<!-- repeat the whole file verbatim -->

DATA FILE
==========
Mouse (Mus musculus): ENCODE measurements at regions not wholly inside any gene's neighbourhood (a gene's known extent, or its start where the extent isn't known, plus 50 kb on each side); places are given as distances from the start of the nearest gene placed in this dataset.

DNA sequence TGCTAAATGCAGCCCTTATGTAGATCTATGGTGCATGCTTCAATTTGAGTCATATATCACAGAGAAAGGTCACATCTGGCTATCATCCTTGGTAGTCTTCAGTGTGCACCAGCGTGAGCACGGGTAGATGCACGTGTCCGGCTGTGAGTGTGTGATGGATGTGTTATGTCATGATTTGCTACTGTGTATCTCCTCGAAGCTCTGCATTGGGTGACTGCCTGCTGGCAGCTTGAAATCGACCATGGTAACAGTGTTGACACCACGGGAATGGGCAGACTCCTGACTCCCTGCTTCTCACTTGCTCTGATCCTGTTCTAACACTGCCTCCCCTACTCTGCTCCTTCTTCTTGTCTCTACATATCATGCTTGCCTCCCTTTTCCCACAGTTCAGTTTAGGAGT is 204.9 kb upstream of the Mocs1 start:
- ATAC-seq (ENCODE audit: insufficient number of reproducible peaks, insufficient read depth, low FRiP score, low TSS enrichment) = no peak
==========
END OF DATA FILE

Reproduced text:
Mouse (Mus musculus): ENCODE measurements at regions not wholly inside any gene's neighbourhood (a gene's known extent, or its start where the extent isn't known, plus 50 kb on each side); places are given as distances from the start of the nearest gene placed in this dataset.

DNA sequence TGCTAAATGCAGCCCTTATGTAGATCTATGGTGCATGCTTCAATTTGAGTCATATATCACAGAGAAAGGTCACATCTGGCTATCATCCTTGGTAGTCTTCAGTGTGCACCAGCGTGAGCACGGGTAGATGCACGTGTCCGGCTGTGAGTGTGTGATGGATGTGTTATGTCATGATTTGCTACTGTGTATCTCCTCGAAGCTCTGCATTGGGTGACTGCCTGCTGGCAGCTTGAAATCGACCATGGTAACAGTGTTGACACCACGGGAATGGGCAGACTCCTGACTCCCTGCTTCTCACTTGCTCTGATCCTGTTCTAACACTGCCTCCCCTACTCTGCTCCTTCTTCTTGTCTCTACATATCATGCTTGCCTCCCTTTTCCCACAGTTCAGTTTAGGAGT is 204.9 kb upstream of the Mocs1 start:
- ATAC-seq (ENCODE audit: insufficient number of reproducible peaks, insufficient read depth, low FRiP score, low TSS enrichment) = no peak